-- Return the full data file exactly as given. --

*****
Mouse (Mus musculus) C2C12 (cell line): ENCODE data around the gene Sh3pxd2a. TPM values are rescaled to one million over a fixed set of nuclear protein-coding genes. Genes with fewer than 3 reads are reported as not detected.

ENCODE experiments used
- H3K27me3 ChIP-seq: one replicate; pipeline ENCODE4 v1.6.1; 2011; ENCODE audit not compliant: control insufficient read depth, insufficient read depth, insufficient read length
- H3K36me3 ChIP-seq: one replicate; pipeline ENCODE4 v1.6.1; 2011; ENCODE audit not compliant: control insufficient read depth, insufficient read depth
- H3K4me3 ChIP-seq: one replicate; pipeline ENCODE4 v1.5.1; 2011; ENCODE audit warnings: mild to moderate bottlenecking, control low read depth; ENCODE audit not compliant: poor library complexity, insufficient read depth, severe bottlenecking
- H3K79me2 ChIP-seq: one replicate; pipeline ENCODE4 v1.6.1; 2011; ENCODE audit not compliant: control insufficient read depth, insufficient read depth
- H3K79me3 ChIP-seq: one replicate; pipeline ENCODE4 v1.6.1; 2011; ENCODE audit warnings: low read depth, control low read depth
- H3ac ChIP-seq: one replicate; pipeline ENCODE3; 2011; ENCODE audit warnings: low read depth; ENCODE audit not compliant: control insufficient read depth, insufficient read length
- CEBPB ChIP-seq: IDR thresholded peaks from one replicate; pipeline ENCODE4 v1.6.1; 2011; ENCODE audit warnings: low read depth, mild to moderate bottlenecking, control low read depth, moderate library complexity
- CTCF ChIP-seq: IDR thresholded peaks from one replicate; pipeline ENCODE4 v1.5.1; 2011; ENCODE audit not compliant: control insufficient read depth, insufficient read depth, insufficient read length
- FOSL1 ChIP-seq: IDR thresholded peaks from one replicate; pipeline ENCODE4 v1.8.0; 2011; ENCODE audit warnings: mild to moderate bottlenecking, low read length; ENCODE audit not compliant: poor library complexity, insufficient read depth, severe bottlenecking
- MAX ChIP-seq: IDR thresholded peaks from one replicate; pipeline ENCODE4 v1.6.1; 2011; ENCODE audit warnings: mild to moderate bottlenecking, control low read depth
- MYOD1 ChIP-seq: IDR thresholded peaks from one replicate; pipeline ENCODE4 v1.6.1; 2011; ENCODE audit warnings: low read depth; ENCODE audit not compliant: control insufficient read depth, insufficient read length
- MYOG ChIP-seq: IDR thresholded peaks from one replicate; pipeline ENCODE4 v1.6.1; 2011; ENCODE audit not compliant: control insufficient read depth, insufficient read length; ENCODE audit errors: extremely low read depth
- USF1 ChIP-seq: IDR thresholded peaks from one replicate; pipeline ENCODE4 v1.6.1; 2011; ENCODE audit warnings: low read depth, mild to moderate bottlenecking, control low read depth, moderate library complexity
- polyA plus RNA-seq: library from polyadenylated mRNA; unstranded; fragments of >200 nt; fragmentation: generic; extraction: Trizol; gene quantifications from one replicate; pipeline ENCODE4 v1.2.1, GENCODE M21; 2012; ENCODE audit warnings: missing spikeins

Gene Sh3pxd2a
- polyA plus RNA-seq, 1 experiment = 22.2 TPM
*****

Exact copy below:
Mouse (Mus musculus) C2C12 (cell line): ENCODE data around the gene Sh3pxd2a. TPM values are rescaled to one million over a fixed set of nuclear protein-coding genes. Genes with fewer than 3 reads are reported as not detected.

ENCODE experiments used
- H3K27me3 ChIP-seq: one replicate; pipeline ENCODE4 v1.6.1; 2011; ENCODE audit not compliant: control insufficient read depth, insufficient read depth, insufficient read length
- H3K36me3 ChIP-seq: one replicate; pipeline ENCODE4 v1.6.1; 2011; ENCODE audit not compliant: control insufficient read depth, insufficient read depth
- H3K4me3 ChIP-seq: one replicate; pipeline ENCODE4 v1.5.1; 2011; ENCODE audit warnings: mild to moderate bottlenecking, control low read depth; ENCODE audit not compliant: poor library complexity, insufficient read depth, severe bottlenecking
- H3K79me2 ChIP-seq: one replicate; pipeline ENCODE4 v1.6.1; 2011; ENCODE audit not compliant: control insufficient read depth, insufficient read depth
- H3K79me3 ChIP-seq: one replicate; pipeline ENCODE4 v1.6.1; 2011; ENCODE audit warnings: low read depth, control low read depth
- H3ac ChIP-seq: one replicate; pipeline ENCODE3; 2011; ENCODE audit warnings: low read depth; ENCODE audit not compliant: control insufficient read depth, insufficient read length
- CEBPB ChIP-seq: IDR thresholded peaks from one replicate; pipeline ENCODE4 v1.6.1; 2011; ENCODE audit warnings: low read depth, mild to moderate bottlenecking, control low read depth, moderate library complexity
- CTCF ChIP-seq: IDR thresholded peaks from one replicate; pipeline ENCODE4 v1.5.1; 2011; ENCODE audit not compliant: control insufficient read depth, insufficient read depth, insufficient read length
- FOSL1 ChIP-seq: IDR thresholded peaks from one replicate; pipeline ENCODE4 v1.8.0; 2011; ENCODE audit warnings: mild to moderate bottlenecking, low read length; ENCODE audit not compliant: poor library complexity, insufficient read depth, severe bottlenecking
- MAX ChIP-seq: IDR thresholded peaks from one replicate; pipeline ENCODE4 v1.6.1; 2011; ENCODE audit warnings: mild to moderate bottlenecking, control low read depth
- MYOD1 ChIP-seq: IDR thresholded peaks from one replicate; pipeline ENCODE4 v1.6.1; 2011; ENCODE audit warnings: low read depth; ENCODE audit not compliant: control insufficient read depth, insufficient read length
- MYOG ChIP-seq: IDR thresholded peaks from one replicate; pipeline ENCODE4 v1.6.1; 2011; ENCODE audit not compliant: control insufficient read depth, insufficient read length; ENCODE audit errors: extremely low read depth
- USF1 ChIP-seq: IDR thresholded peaks from one replicate; pipeline ENCODE4 v1.6.1; 2011; ENCODE audit warnings: low read depth, mild to moderate bottlenecking, control low read depth, moderate library complexity
- polyA plus RNA-seq: library from polyadenylated mRNA; unstranded; fragments of >200 nt; fragmentation: generic; extraction: Trizol; gene quantifications from one replicate; pipeline ENCODE4 v1.2.1, GENCODE M21; 2012; ENCODE audit warnings: missing spikeins

Gene Sh3pxd2a
- polyA plus RNA-seq, 1 experiment = 22.2 TPM